Navajo-Hopi Nations,Flagstaff & Winslow News
Mon, Sept. 21

Guest Editorials <br>

President Begaye addresses English Only Proposition 203

At the beginning of the Begaye/McKenzie administration, Vice President Taylor McKenzie, M.D., and myself have worked with Speaker Edward T. Begay and Chief Justice Robert Yazzie to develop and implement two guiding principles of the Navajo Nation. The two guiding principles are: (1) the preservation of Navajo culture, tradition, and language; and (2) the preservation, protection, and enhancement of Navajo sovereignty. It is the intention of the Branch Chiefs of the Navajo Nation to utilize the two guiding principles in any and all decisions made on behalf of the Navajo Nation for the next 50 years.

Recently, within the states of Arizona and Utah, there has been a push to implement English Only education curriculum into the education systems of state schools, including schools within the Navajo Nation. In Arizona, the movement has been more aggressive and more rapid where a referendum vote will be included in the upcoming November 7, 2000 general election. A proposition known as “Proposition 203” is the ballot measure that will be used to attempt to provide English-only education curriculum throughout state schools.

The idea that state schools should provide English-only curriculum is detrimental to students, educators, and administrators of schools within the Navajo Nation.

Providing alternative language curriculum in schools is not unique to the Navajo Nation. Alternative language curricula assists and supports English language curriculum. Proposition 203 will take that support away, as it will affect a variety of languages already taught in Arizona school districts.

Proposition 203 is wrong and I want to tell the Navajo people why.

The Navajo Way of Life is based on the Navajo language. By tradition, the history of our people and the stories of our people are handed down from one generation to the next through oral communication. Naturally, the true essence and meanings for many Navajo stories, traditions and customs cannot be fully transmitted, understood or communicated as told through non-Navajo languages.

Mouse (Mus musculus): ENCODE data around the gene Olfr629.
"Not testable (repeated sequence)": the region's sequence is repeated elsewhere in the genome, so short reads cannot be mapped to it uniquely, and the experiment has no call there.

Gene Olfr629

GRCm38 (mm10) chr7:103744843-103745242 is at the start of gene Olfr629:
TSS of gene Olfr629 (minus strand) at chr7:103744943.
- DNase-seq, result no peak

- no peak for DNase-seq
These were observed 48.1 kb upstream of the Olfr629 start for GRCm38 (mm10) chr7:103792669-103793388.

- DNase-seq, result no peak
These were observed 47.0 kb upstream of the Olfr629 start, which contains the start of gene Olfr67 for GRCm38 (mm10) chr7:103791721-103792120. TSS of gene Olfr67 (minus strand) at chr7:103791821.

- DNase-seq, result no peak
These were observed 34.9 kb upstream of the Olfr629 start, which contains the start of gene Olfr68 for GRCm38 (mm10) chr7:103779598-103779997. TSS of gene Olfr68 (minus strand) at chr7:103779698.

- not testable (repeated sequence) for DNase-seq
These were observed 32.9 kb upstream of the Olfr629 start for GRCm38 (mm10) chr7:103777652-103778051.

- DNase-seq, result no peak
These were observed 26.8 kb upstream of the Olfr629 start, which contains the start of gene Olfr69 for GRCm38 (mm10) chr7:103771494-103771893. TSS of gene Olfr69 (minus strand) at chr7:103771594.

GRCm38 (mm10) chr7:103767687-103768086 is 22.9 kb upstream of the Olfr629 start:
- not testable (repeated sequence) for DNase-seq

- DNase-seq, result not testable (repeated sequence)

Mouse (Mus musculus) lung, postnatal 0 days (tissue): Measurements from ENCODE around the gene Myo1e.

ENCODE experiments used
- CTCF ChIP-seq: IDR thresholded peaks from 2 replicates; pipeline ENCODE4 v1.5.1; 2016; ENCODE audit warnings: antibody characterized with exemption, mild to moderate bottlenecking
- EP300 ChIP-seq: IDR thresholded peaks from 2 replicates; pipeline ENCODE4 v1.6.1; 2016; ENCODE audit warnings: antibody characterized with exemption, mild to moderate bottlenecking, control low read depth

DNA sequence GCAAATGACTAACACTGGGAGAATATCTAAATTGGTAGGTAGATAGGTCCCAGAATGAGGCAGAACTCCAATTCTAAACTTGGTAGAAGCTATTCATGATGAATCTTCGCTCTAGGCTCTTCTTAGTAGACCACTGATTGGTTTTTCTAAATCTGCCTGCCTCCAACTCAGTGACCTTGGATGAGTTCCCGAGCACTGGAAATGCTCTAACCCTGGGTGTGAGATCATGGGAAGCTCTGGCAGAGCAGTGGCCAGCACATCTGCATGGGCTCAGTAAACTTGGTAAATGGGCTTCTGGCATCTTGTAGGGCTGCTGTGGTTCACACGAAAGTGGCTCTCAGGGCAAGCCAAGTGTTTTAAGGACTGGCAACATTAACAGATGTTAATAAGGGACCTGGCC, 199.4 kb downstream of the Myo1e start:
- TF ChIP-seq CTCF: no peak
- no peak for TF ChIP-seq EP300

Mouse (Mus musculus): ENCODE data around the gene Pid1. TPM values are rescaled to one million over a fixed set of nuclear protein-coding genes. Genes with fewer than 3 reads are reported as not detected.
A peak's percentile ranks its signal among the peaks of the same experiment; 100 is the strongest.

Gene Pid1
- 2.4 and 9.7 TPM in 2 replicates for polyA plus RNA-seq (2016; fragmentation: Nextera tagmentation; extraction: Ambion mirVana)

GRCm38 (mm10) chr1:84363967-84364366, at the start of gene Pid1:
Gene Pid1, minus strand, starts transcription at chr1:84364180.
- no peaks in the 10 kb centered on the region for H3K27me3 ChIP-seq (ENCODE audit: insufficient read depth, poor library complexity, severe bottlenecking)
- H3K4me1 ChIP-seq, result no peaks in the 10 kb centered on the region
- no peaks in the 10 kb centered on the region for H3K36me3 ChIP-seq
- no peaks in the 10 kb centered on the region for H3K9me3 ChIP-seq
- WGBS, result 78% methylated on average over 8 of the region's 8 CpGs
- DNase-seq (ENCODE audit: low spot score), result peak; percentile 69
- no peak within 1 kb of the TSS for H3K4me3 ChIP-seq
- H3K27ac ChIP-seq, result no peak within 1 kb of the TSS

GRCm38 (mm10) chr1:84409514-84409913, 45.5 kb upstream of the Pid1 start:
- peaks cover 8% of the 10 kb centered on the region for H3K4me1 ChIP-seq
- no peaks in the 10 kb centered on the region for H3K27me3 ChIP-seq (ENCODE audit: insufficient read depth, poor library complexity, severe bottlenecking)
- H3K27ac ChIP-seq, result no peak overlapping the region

Proposition 203 will detrimentally affect the Navajo Way of Life. It is unfortunate that many Navajo children begin their education with little or no Navajo language skills. In a broad sense, however, these children currently have a choice to use their native language because they have the option to learn the language in school. In general, it the language of choice is not taught or spoken at home, there are curricula in schools (Navajo and English) that will enable a student’s ability to learn to communicate. To exemplify a comprehensive approach to education, Navajo Nation law calls for Navajo youth to be educated in both the English and the Navajo language (10 NNC §102, Navajo Nation Education Policies). Furthermore, in 1995, President Albert Hale signed a Navajo Nation Executive Order which requires that the Navajo language be the language of instruction in the Navajo Headstart programs Clearly, these two Navajo Nation initiatives are significant to the education of Navajo children. The existence of these Navajo laws is complementary to the position to reject Proposition 203.

If enacted, Proposition 203 will take this choice away from our children.

According to the Navajo Division of Diné Education, if passed, Proposition 203 would: (1) force all “English learners” into one-year English Only programs; (2) forbid students from participating in serious Navajo language classes; (3) deny parents the right to have their child excluded from this program and to get their child into any other language development program; (4) eliminate all language-related civil rights from Arizona law, affecting parent choice; (5) threaten educators with court costs and damages, loss of jobs, and banishment.

I encourage all Arizona citizens to register for the November 7, 2000 general election, and please encourage your friends and family members to register to vote. Most importantly, vote NO to proposition 203 on November 7, 2000.

The Navajo Division of Diné Education has public education materials available upon your request. Please call the Navajo Division Diné Education at (520) 871-7695 or (520) 871-7472 for copies of these education materials. Become an informed voter and make the right choice.

I am asking for your assistance to get the word out to your friends and family to learn about Proposition 203. Remember, your efforts will help Navajo children, and children throughout Arizona.

I will vote NO on Proposition 203. I encourage all Arizona voters to vote NO on Proposition 203. The Navajo Nation government has the responsibility to preserve Navajo culture, tradition, and language. Your efforts will help to preserve our rights. Thank you and may you always walk in beauty.

— President Kelsey Begaye

Report a Typo Contact
Most Read
Event Calendar
Event Calendar link
Submit Event